We’re all familiar with the idea of the “fun quirky office.” Maybe you’ve seen a friend from high school posting things on Facebook and wondered to yourself (or commented, if that’s your thing) “does this company ever get any work done?” Generally, this type of environment is reserved for tech companies or creative industries, but this isn’t always the case. More and more “normal” offices are taking cues from creative workplaces and embracing a unique company culture.
When your employees feel comfortable in the workplace, there’s a good chance they will become more productive and hopefully feel a sense of pride in the company.
You may be thinking “well I work in [insert industry] so there’s no way we could do something like that.” Sure, dragging your conference room table out to the curb and replacing it with a light up ping pong table and kegerator is probably a bit drastic. But there are other ways you can boost company morale and encourage collaboration even in a structured environment.
This isn’t always an option, due to structural constraints, noise levels, etc., but sometimes a few minor changes can make a world of difference. Replacing cubicles with large collaborate surfaces and separating teams by partitions and sliding doors instead of floor to ceiling walls will encourage interaction between employees.
Speaking of interaction, one thing creative industries do really well is collaborate and brainstorm. Bouncing ideas off people who have a vested interest in your company can be hugely beneficial, and your employees generally fit into that category. No one expects you to invite the summer interns into the board meeting, but some of your employees may have great ideas and suggestions and are just not comfortable voicing them without being prompted.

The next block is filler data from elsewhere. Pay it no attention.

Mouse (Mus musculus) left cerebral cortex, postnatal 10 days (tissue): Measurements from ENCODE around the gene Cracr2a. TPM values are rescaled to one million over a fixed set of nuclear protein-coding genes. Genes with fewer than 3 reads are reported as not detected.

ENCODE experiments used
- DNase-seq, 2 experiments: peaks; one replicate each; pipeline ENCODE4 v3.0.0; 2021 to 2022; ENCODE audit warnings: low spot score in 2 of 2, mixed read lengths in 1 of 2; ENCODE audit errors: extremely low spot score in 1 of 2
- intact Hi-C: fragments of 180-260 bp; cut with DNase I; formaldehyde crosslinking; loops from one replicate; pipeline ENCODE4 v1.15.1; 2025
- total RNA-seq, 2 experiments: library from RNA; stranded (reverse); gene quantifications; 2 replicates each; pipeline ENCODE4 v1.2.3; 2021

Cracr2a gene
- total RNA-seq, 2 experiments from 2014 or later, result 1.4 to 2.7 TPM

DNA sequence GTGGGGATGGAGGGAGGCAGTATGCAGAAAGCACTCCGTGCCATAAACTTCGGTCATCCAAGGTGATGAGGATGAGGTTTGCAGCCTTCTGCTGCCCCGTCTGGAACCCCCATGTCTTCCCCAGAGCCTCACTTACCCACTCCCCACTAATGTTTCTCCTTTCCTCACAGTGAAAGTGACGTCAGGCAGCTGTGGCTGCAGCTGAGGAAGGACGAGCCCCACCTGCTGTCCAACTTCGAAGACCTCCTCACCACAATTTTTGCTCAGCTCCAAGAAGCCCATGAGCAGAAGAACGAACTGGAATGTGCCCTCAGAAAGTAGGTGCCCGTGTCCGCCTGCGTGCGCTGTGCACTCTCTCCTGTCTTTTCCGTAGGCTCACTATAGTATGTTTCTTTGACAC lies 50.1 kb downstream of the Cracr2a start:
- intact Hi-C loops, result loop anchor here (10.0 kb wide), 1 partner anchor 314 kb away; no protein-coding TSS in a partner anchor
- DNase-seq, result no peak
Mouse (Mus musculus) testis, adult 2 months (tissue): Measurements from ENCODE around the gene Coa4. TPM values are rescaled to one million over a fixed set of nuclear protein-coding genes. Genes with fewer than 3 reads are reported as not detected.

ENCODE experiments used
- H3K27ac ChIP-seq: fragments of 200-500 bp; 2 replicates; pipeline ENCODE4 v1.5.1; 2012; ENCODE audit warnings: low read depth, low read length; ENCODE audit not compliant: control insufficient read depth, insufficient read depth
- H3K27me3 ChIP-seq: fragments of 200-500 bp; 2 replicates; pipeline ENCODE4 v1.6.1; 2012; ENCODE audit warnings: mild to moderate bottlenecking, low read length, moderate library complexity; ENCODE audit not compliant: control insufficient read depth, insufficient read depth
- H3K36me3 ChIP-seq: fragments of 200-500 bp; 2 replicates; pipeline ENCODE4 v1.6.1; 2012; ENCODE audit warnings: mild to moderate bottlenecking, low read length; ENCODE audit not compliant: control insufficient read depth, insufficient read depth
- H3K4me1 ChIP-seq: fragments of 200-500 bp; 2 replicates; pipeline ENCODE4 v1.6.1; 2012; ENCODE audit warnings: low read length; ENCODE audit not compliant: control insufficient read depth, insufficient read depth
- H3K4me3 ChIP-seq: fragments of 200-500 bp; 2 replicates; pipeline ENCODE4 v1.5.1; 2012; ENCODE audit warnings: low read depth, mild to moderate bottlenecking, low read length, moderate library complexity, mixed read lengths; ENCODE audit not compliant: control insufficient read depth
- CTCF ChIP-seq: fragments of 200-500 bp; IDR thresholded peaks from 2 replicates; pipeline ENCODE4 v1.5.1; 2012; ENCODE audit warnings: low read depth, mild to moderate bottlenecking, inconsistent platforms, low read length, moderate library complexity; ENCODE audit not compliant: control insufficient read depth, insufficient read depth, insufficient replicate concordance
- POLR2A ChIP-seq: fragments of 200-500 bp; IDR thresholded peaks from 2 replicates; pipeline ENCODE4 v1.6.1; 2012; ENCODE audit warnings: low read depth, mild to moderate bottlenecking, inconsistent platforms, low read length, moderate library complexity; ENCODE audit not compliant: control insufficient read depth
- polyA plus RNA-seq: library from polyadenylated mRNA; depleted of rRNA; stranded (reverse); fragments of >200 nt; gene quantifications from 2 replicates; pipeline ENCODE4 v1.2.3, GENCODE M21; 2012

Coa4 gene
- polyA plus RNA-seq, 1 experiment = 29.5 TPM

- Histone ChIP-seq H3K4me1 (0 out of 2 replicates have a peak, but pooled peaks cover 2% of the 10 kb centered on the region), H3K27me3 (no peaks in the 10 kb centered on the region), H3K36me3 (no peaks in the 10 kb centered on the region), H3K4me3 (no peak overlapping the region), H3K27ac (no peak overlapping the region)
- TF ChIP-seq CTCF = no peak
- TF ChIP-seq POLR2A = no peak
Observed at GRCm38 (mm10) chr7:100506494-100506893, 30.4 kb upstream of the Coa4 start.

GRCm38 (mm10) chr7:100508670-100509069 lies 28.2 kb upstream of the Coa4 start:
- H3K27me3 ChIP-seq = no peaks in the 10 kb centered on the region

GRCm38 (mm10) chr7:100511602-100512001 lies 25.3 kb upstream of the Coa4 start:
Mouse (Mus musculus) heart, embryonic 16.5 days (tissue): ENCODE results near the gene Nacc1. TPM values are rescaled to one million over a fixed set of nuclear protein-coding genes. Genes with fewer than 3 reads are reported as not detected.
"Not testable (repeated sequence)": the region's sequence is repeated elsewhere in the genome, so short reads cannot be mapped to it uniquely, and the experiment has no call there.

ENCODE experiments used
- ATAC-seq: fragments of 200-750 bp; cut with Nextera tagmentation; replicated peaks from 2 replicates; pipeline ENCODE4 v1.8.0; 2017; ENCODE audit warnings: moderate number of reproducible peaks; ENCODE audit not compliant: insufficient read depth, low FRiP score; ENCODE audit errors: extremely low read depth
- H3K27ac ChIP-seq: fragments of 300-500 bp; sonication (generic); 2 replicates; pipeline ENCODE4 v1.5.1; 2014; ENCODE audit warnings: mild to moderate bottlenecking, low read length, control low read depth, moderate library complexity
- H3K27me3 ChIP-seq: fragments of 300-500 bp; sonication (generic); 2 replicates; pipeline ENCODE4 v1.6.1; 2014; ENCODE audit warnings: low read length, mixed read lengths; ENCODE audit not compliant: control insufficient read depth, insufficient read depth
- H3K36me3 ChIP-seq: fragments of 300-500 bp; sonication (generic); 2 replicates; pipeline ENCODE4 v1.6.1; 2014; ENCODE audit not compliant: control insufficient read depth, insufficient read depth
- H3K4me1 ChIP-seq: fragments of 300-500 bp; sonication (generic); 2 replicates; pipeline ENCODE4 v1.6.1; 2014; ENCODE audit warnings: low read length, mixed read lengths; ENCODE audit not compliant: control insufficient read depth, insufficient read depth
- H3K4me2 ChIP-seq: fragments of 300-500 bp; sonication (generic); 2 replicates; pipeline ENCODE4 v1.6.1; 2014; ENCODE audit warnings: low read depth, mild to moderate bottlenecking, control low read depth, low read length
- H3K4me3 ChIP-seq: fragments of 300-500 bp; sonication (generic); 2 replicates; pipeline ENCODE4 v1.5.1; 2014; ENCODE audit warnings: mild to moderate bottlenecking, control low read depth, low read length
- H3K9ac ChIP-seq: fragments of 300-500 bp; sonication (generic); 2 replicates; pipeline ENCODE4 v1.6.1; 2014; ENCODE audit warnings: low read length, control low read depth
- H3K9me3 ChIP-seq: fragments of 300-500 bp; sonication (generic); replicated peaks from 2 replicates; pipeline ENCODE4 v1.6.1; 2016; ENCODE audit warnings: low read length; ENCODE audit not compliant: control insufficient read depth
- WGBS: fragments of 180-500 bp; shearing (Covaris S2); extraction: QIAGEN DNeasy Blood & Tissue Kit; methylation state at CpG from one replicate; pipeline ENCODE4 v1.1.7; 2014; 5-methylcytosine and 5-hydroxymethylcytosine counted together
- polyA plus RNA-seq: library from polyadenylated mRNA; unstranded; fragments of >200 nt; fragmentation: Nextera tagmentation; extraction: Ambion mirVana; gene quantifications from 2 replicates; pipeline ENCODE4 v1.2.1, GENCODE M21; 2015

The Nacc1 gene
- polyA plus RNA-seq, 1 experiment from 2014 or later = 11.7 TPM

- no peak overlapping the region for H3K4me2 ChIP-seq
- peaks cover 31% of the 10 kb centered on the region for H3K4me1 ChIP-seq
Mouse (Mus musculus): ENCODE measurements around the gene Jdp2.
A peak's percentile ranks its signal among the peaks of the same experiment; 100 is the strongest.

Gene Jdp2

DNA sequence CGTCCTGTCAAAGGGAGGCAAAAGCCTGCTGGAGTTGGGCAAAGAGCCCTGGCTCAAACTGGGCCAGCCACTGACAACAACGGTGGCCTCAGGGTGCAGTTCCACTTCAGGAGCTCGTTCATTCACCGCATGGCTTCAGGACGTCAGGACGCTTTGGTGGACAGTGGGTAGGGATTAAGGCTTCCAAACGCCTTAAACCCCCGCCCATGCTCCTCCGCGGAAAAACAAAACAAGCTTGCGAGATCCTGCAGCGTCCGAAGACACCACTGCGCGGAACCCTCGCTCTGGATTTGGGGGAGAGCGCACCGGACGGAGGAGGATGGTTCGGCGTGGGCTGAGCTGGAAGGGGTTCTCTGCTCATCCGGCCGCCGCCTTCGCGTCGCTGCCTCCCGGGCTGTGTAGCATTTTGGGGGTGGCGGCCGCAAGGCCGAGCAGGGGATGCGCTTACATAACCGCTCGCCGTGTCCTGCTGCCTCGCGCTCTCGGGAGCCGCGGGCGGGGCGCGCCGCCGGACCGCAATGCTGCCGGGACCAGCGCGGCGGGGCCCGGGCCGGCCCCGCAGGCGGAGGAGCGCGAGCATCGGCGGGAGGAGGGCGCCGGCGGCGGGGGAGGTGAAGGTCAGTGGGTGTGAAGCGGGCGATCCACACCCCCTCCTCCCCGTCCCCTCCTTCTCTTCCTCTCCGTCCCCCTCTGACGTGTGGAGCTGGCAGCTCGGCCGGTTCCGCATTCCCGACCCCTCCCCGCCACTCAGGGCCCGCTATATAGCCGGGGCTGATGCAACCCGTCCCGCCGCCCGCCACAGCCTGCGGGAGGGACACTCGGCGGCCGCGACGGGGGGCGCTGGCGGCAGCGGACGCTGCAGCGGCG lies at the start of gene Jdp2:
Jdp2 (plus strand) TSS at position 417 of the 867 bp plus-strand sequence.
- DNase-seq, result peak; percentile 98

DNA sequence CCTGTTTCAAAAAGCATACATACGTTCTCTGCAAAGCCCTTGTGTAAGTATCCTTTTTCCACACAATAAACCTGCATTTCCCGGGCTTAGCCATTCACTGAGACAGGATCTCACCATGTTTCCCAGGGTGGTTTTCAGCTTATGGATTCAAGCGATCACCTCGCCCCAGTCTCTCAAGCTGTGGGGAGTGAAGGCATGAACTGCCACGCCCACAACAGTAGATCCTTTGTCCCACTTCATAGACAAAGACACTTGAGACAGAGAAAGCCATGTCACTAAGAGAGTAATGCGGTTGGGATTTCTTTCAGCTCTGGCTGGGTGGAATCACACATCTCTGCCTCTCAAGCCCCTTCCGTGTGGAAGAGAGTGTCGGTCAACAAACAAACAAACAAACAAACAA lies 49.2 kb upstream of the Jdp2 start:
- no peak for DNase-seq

This is considered a big “no-no” at some companies. Sites like Twitter, Facebook and Instagram are often blocked by employers to keep people focused. The truth is your employees are probably still using these sites, but they are secretly accessing them from their phones. Why not consider creating a social media policy instead of an all-out ban?
Make your company interesting by encouraging your employees to share company posts and links. Each of your employees has a different social circle, so allowing them to be active on social media often leads to an increase in recognition for your business.
Most people function better when they feel mentally stimulated, and it’s no secret we begin to lose skills if we don’t practice them regularly. Sending employees to relevant conferences, events or classes is generally a good use of time and resources. If someone comes back after an event with refreshed skills and valuable new information, that’s going to benefit your company in ways a mundane day in the office never could.
One thing you will notice about most of the “fun companies” we’re borrowing from, is that they all care about their image. If your company has dated branding and a website that doesn’t function, this is a glaring red flag for potential customers. You never want people to look at your company’s marketing materials and immediately question your level of professionalism.
You can call them “field trips,” “team building,” “adventures” or whatever you’d like. It may sound silly to some, but rewarding the people who show up and do great work for you on a daily basis is nothing to be scoffed at. People need to let loose sometimes, and until technology advances a bit further, it’s likely your employees are not robots. Whether it’s an annual outing, quarterly trip to a museum, or even a summer softball league, get everyone out of the office for a bit.
You know you’re in a marketing company or design firm if you walk in and trip over a cat, right? It may be a slight exaggeration, but these companies (yes this includes Roundpeg) may just be onto something. Studies have shown that pets make people relaxed and happy. Your “office mascot” may even make your company appear more personable and trustworthy. Animals just have this affect on people. Obviously if you work in a doctor’s office, restaurant or other tightly regulated facility, this may not be possible, but there’s always the fish tank option.
Clearly not all of these tips are going to be a good fit for every company. Please don’t read this post and turn your life insurance company into a 24/7 frat party. Consider your current environment and staff, and figure out what works best for you. Who knows, you may just find yourself wanting to figuratively and literally knock down a few walls to shake things up a bit.